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Palo Duro Canyon State Park

Touted in park literature as the ‘Grand Canyon of Texas,’ Palo Duro is reported to be the ‘second largest canyon in the US,’ though when I searched for substantiation of this claim I could only come up with Texas based media outlets as sources. Such is life in the Lone Star State. Regardless, it is an incredible place to visit, and an iconic landmark. Captivating landscapes, lots of wildlife and wildflowers, plenty of opportunities for camping, and great trails. You can also see the outdoor musical TEXAS if you’re there in season. I try to spend at least a day here each time I pass through, and any time of the year is a good time to visit. My favorite trail combines the Givens, Spicer, Lowry (named for three local runners) with the Lighthouse trail to make a six or so mile loop with opportunities to take spurs to the Lighthouse formation and/or Little Fox Canyon.

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Lake Meredith National Recreation Area

While the first two might be somewhat obvious choices if visiting the Panhandle, Lake Meredith is fairly unknown outside the local area. When I was growing up, the lake was popular for boating, fishing, beer drinking, and cliff jumping. As the years passed, however, the lake (actually a reservoir capturing the flow of the dinky Canadian River) began to recede considerably, reaching a record low in 2013. As the lake dropped, marinas and boat ramps were left high and dry, and visitor use plummeted. In an effort to increase recreation opportunities in the area, the NPS decided to begin constructing trails, and several were seen to completion. Since then, however, the lake has experienced an astonishing recovery, with current water levels actually covering sections of trail where a few years ago the lake wasn’t even visible in the distance. What this all means is there are presently miles of really sweet trails with great views of the lake along the way.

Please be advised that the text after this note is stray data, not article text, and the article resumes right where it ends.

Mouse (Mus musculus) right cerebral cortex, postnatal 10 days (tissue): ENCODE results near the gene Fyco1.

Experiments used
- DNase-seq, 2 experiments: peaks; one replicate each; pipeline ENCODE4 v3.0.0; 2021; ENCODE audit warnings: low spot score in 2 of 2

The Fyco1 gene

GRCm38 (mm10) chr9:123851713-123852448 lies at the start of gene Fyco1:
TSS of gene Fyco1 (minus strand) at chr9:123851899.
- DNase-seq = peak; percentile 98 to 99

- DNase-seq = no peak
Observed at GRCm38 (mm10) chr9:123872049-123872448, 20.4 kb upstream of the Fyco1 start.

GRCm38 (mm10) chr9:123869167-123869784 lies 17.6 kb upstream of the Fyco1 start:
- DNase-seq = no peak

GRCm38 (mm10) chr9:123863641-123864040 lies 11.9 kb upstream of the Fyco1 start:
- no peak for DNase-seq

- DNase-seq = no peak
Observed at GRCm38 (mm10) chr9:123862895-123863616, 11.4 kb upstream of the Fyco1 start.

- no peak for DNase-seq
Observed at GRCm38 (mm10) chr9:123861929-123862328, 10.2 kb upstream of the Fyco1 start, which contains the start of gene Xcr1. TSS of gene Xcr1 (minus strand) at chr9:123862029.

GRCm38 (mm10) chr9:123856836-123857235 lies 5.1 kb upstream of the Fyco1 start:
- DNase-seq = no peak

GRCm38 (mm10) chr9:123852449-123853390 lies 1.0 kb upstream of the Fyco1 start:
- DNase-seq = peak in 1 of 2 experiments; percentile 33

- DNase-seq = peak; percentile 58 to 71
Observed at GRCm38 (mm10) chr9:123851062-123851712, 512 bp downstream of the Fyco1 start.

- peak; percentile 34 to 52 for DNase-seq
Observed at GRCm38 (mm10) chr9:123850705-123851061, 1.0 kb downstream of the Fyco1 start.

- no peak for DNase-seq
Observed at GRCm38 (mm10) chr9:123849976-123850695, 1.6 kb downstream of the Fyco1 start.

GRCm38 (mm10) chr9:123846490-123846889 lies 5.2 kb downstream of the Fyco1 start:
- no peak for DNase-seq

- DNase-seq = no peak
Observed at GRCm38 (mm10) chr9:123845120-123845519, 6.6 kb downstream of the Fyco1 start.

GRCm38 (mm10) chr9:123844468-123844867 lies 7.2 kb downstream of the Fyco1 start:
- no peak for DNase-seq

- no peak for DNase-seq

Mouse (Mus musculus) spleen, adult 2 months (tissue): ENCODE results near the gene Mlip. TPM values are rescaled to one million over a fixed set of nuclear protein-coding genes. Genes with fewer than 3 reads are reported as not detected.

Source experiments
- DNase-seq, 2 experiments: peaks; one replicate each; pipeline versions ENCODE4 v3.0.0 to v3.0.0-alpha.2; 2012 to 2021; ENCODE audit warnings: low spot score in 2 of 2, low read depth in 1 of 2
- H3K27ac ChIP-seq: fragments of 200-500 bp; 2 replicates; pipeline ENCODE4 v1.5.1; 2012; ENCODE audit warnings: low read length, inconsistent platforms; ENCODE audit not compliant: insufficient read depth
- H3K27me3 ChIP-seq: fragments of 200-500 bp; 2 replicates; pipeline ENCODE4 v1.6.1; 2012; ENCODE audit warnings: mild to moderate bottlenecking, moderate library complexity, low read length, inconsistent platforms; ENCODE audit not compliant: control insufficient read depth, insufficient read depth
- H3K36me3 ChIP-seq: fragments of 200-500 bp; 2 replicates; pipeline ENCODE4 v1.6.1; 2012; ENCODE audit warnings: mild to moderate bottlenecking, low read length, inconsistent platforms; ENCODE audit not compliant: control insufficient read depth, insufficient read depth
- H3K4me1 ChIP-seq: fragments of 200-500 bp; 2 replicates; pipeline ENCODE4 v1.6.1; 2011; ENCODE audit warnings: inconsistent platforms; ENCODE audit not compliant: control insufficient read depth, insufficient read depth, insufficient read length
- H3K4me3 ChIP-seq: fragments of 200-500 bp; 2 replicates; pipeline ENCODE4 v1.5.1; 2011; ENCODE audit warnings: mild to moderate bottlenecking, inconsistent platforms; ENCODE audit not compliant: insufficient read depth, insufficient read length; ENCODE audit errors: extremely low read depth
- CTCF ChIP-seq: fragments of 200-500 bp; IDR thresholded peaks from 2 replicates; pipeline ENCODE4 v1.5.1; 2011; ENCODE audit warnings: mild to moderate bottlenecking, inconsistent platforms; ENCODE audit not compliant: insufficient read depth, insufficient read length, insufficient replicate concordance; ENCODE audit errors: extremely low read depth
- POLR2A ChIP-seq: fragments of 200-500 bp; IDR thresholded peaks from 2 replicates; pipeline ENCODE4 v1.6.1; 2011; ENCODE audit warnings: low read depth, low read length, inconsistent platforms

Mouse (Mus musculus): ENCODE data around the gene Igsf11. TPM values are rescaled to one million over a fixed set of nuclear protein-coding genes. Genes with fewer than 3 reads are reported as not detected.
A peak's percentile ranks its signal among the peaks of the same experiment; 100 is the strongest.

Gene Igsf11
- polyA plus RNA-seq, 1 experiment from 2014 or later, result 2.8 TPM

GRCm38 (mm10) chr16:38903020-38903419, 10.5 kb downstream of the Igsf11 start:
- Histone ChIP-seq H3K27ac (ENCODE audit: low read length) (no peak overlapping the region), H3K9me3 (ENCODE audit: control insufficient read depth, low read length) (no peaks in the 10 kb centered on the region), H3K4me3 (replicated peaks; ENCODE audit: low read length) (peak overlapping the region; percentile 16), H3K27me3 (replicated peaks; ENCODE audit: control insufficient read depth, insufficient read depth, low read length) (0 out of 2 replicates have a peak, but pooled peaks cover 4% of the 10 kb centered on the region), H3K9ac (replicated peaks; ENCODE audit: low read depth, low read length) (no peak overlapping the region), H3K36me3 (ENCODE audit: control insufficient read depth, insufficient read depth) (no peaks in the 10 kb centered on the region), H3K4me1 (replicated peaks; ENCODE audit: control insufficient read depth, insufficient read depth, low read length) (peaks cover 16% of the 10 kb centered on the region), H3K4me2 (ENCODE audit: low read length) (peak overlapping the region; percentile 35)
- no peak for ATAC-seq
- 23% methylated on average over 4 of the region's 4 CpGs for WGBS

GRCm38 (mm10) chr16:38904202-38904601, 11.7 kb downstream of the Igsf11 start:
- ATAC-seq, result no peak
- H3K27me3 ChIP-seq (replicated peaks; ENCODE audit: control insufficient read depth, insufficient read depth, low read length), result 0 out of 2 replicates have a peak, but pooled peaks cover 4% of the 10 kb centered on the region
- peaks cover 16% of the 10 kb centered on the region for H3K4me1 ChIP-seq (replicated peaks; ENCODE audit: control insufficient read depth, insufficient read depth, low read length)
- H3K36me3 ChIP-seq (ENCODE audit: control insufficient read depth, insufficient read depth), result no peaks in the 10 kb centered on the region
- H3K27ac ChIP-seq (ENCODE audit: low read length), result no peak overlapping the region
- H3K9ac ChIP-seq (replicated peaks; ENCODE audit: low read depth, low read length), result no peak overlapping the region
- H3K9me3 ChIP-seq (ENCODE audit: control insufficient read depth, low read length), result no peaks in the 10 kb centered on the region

Along with NRA’s eponymous lake, the region also features Alibates Flint Quarries National Monument, a site recognized for its importance to the “survival, commerce and culture of the High Plains.” In past visits, I spent a fair amount of time here with my dad, who did a lot of volunteer work at the monument, including conducting interpretive tours of the quarries. Visiting the sites requires having a guide and a good imagination. The main sites, which sit on top of a mesa, consist of nothing more than small pits in the ground where high grade flint was extracted by prehistoric cultures to be used in trading and the construction of tools. If you’re ever in the area, it’s worth a stop by the visitor’s center, and nearby dirt roads allow access to the lake and some easy running opportunities. My dad no longer volunteers for the park service, having since moved on to other projects, but does spend a lot of time hiking around the entire area taking photographs and identifying flora and fauna. As such, anytime I’m back we spend at least a couple of days out by the lake, both on trail and off, and it’s become one of my favorite parts of spending time in the Panhandle.